vegetable stock bag


There’s absolutely no reason why you have to go out and buy new vegetables to make stock, vegetable or otherwise. Start a “stock bag” in your freezer and place whatever odds and ends of vegetables and herbs you’ve left with after you make a meal. Carrots gone soft and mushy? Your stock bag is the answer. Celery, once firm and crunchy, now looks wilted and bleak – don’t toss it, just add it to your stock bag. When the bag gets full, you’re ready to make a pot of stock – it’s that easy! Isn’t it great putting everything in your kitchen to good use and not wasting a scrap?


  • Carolyn

    Yes! Great idea that everyone should consider. I do it not so much with older vegetables, but with odds and ends from making a meal. If it’s good enough, it goes in the stock bag. If not, it gets composted.

  • Radish

    Sofya – I’m delighted to hear this was useful! And I love doing it too – makes me feel extra thrifty.

  • Dana

    I do this too! And for someone who enjoys soups as much as I do, it’s such a great way to get into making stock, rather than going out to the store.

  • Brooke at Plum Pie

    Great post! I love the idea of not wasting “scraps” or veggies that may not be “perfect” to serve. I am starting my veggie stock back tonight! And btw – this can also be used for chicken stock…just add the chicken :)

  • nancy

    This is a great idea. Why don’t I do this? To think of all the nibs of carrot and celery and leek that I’ve wasted. Okay, I’m going to start. This very minute. Thanks for the tip!

  • Allison

    I am so starting this now. I keep seeing this idea, but keep forgetting about it once I’m home! Must print this out so that I remember! Thanks!

  • Cory

    Olga – This is the most fabulous tip I have gotten in a long time…..I cant believe I havent been doing this for years! I always buy the boxed veggie stock because I never have the foresight (or time!) and I never like the taste of it.

    I am sure you already do this, but I save all my parmesan/pecorino rinds in the freezer and add them to soups and pasta sauces…its amazing how much flavor they add, and I always go through so much cheese I end up with loads of them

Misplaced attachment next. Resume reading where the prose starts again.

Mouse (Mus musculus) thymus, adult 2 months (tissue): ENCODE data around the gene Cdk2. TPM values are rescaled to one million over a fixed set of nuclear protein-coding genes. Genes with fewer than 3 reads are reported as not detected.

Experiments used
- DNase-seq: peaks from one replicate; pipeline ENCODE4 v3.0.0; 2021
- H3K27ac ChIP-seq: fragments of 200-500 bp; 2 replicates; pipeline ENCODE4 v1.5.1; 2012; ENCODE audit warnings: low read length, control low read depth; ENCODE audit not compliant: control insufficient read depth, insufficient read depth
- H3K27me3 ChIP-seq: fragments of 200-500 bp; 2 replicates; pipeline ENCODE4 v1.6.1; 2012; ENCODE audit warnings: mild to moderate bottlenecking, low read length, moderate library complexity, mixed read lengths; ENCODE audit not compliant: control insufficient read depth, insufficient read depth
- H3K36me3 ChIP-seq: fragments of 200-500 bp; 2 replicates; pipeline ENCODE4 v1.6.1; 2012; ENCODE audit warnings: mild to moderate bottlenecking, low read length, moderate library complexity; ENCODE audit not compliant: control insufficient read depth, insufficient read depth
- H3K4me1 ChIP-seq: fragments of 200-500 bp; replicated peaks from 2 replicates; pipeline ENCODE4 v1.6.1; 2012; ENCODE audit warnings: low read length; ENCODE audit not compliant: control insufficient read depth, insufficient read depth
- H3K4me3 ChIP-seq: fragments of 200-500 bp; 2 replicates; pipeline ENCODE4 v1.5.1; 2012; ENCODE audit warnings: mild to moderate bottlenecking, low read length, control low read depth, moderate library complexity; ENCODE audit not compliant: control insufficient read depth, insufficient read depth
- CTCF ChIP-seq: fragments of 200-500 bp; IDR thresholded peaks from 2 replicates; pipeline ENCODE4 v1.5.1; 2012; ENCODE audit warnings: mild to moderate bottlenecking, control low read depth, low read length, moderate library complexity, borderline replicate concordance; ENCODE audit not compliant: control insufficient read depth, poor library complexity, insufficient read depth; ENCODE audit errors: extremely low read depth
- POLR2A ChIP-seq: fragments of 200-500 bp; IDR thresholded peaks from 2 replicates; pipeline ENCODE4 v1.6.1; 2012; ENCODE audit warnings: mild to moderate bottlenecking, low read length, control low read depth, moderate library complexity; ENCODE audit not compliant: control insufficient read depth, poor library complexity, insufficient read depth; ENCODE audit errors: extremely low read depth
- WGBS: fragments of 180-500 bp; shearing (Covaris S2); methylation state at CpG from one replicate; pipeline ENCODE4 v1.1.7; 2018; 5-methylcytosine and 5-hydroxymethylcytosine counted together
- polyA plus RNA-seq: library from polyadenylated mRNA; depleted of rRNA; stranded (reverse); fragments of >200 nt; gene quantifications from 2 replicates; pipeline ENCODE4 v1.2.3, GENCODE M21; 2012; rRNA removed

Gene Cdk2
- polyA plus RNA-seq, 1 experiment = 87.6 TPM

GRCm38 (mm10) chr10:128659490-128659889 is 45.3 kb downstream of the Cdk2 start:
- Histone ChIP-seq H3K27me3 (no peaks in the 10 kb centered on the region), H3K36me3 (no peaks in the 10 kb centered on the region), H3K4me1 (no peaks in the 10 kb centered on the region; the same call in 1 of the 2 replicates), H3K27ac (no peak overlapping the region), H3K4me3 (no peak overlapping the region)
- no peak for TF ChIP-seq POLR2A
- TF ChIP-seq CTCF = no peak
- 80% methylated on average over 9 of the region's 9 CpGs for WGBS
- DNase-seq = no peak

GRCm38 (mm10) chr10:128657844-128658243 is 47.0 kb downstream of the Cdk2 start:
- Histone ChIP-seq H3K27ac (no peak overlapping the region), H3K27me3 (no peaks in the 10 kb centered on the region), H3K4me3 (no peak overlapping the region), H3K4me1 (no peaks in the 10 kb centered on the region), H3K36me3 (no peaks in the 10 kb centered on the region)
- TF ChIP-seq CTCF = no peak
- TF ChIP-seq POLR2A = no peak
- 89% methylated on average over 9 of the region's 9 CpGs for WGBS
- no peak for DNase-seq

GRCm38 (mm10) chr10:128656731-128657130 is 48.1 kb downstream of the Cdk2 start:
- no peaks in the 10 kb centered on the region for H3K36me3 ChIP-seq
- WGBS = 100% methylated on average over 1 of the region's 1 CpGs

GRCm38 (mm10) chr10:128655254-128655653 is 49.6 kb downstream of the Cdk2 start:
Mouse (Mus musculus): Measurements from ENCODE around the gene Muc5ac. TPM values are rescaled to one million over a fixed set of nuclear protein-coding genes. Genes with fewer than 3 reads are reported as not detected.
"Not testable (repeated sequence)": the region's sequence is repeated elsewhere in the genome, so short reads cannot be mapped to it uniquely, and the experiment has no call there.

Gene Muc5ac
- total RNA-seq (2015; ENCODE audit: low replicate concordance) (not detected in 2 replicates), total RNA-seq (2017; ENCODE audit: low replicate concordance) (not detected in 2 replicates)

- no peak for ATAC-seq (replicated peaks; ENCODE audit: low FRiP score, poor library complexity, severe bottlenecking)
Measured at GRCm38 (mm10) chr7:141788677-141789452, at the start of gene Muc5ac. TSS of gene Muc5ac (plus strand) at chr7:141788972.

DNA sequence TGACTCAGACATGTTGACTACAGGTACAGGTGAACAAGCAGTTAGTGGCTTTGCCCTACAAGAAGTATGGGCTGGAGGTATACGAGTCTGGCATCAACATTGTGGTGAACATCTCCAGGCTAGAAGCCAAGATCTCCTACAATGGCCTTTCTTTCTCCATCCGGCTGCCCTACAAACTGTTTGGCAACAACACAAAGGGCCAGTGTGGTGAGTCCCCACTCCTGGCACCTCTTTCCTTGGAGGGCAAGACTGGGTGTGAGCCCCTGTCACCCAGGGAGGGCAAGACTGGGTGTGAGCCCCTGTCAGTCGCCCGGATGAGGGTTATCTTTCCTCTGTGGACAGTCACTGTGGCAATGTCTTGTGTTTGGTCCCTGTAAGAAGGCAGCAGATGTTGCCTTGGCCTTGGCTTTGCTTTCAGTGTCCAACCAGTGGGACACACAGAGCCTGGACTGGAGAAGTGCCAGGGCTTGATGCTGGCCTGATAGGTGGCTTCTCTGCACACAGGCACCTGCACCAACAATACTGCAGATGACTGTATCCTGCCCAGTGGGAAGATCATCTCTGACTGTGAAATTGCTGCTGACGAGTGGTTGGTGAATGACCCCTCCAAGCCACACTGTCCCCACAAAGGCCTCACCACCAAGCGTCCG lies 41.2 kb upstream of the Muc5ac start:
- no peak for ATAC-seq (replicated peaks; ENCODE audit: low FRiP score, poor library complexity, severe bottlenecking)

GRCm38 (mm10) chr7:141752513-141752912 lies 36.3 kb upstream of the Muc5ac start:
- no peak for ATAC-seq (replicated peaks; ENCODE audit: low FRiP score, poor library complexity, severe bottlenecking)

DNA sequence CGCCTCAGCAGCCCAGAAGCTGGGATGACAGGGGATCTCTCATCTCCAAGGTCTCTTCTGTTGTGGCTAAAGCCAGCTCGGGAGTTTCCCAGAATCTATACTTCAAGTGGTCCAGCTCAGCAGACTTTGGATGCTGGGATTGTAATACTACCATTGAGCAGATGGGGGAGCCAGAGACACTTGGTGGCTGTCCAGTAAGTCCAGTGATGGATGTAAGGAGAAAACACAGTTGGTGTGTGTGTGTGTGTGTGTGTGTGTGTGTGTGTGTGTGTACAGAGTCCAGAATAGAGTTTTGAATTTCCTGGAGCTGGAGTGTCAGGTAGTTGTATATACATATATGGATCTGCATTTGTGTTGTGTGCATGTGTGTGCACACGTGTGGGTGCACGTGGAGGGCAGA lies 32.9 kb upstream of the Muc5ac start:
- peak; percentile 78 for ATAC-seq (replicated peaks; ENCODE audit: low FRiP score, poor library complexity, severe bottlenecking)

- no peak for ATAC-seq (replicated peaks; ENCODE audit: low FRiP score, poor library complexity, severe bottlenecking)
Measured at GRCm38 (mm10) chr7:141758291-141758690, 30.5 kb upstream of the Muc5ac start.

From one finance geek to another – I love your blog! I always look forward to reading it….it’s so fun to read about different people in this city (I am a major fan of Baoguette too….I order the green papaya salad and a bowl of pho on a weekly basis!!).

    xo thanks for the great posts!!


  • Michael

    When I went to cooking school way back when one of the first things we covered was stock and one of the first things we we’re taught was GIGO (garbage in, garbage out). Specifically, in this context, don’t use your old veggies. If you wouldn’t eat them otherwise, don’t use them in your stock.

    Not sure I ever bought that or some other cooking school “wisdom.”

    I’m going to give you my stock making tip. Also, I assume, anathema to cooking schools everywhere. Pick up a pressure cooker and you’ll never make stock the “traditional’ way again. It saves a huge amount of time and it extracts more flavor. It’s not my idea. I borrowed it from this

    Don’t tell him though. He’s reputed to be very litigious.

  • olga

    Michael – definitely best to make stock fresh, but my suggestion was to more along the lines of wastefulness than Alain Ducasse level food. Our grandmothers made stock with carcasses of roasted chickens and old veggies and we lived to see the day :) As for the pressure cooker – yes, I agree. Alas, I can’t fit another item in my generous-for-nyc kitchen. Our really awesome juicer is still sitting in the box in our bedroom. And my ridiculous gelato maker – in the basement of my parents’ house. While I would love a pressure cooker, I think it’ll be a choice of having absolutely no counter space or having just a bit left :)

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